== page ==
Don’t Fall Prey To The First Enemy Of UncertaintyDon’t Fall Prey To The First Enemy Of Uncertainty https://c-suitenetwork.com/advisors/wp-content/themes/csadvisore/images/empty/thumbnail.jpg 150 150 Greg Williams, MN, CSP https://secure.gravatar.com/avatar/1f08a50bcaed92eae0990a65c7808a62?s=96&d=mm&r=g
“When it comes to uncertainty, it’s okay to pray about the direction to take. Just be sure not to fall prey to the uncertainty of that direction. Know when to follow and know when to lead.” –Greg Williams, The Master Negotiator & Body Language Expert
As he walked past an unseen man lying on the ground that he could not see, he heard someone exclaim, “he looks like he’s dying!” He thought to himself, “I’m uncertain of what to do. Others seem to be handling this. I’m not going to get involved.” He later discovered that unseen man was his father.
Are you aware of when you fall prey to the first enemy of uncertainty in a negotiation (You’re always negotiating)? Do you know what that is? The first enemy of uncertainty in a negotiation is the emotions, actions, and reactions you engage in, based on what those around you are doing or do. The opening statement highlights that point. The first enemy of uncertainty is doubt.
When you’re in an environment and you’re not sure of what to do, you seek direction from others in the environment; you may do this in a quiet mindset to assuage your mind of the lack of direction it’s offering you. Your uncertainty is the driver that’s not sure of where to go, so you seek the opinions and insights of others to direct you. Thus, by observing their actions or reactions, you gain a sense of what you might do.
There’s nothing inherently wrong with following the lead of the other negotiator; you can obtain great insights from doing so. The challenge lies in when you should lead from the front, lead from behind, or allow him to lead. If you’re in a leadership position up to that point, relinquishing the lead may seem or feel tenuous. You may even feel that your lack of direction is splayed for all to see, which might call your perceived leadership into question. If such is the case, realize that uncertainty has crept into your mind. The way you deal with it will determine the direction you take in the negotiation. Don’t be mentally constrained by such a thought. Here are a few things to be aware of.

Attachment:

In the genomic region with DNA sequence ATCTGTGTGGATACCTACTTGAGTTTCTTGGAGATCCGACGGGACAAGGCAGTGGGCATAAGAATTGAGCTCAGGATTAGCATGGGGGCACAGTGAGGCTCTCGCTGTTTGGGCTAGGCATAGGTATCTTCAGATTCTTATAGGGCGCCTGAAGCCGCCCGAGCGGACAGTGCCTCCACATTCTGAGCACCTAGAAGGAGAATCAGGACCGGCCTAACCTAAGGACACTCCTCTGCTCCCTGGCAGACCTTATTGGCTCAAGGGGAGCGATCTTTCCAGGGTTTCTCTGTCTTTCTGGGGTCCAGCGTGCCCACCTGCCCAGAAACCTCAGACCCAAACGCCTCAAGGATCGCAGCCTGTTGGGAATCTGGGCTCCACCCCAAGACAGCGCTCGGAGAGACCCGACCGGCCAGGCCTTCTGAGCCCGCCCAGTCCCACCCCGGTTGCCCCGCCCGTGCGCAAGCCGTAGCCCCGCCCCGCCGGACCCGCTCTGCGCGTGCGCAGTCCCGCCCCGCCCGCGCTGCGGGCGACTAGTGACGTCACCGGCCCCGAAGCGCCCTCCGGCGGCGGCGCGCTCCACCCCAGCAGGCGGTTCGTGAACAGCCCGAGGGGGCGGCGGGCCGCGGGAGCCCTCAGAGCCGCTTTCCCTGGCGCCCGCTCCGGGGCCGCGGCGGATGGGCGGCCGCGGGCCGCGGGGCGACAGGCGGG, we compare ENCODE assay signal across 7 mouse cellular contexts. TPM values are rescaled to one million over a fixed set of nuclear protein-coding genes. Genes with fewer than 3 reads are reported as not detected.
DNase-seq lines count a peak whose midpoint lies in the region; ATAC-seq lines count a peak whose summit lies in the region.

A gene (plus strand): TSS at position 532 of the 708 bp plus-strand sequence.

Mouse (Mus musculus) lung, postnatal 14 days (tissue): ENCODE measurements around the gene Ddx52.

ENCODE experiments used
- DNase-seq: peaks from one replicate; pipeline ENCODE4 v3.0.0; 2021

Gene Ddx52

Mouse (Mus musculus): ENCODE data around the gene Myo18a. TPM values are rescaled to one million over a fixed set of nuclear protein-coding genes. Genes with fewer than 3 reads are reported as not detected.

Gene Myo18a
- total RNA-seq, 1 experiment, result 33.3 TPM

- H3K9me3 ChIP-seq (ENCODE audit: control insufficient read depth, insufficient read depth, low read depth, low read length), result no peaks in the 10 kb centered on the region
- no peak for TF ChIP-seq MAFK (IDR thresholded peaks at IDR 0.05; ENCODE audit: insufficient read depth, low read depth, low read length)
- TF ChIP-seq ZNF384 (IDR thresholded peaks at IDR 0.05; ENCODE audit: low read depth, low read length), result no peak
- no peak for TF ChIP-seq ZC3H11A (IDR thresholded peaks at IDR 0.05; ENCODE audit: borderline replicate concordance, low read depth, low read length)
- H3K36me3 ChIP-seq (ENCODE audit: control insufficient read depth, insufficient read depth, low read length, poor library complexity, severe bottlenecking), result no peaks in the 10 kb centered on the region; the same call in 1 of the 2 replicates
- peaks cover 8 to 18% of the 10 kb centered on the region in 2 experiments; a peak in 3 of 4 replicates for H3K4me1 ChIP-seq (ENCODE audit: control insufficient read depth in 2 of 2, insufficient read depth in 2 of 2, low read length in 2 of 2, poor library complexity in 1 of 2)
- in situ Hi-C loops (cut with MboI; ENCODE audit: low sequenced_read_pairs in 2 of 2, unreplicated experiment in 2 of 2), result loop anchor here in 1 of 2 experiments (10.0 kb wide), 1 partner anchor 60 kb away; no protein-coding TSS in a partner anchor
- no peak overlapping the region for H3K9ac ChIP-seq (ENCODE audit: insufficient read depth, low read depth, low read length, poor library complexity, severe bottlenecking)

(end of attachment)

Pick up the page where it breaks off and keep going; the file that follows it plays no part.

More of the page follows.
- You’re more likely to be influenced into some form of action based on where you see yourself in relation to the other negotiator (i.e. superior, in a controlling position, inferior, etc.)
- Based on what’s occurred prior to the point of uncertainty, you may be more or less circumspective. Be aware of this because it too will impact your perception and the actions you engage in.
- While you’re in a stage of mental siege, take note of what the other negotiator is doing. In particular, note the degree that he studies your actions. If he cues off of your actions, he may be wondering about your position or to what degree you’re contemplating his. If you sense the latter, don’t relieve him of his quandary. You can use that time to think about your next move.
Here’s the point. When you’re in a negotiation, at the first sign of uncertainty, stop and think. Don’t be mentally belabored by the perception of pending doom, or the fear of looking stupid. When it comes to uncertainty, we seek the leadership of others to lead us, or we can call upon our prior actions for that purpose. To combat uncertainty, know which source to choose.
When you heighten your sense of awareness about uncertainty, you’ll have greater insight into how to control it. Controlling it will be the key that unlocks the blockade where uncertainty lurks. That will allow you to banish the enemy of uncertainty, which is doubt … and everything will be right with the world.
Remember, you’re always negotiating!
After reading this article, what are you thinking? I’d really like to know. Reach me at Greg@TheMasterNegotiator.com
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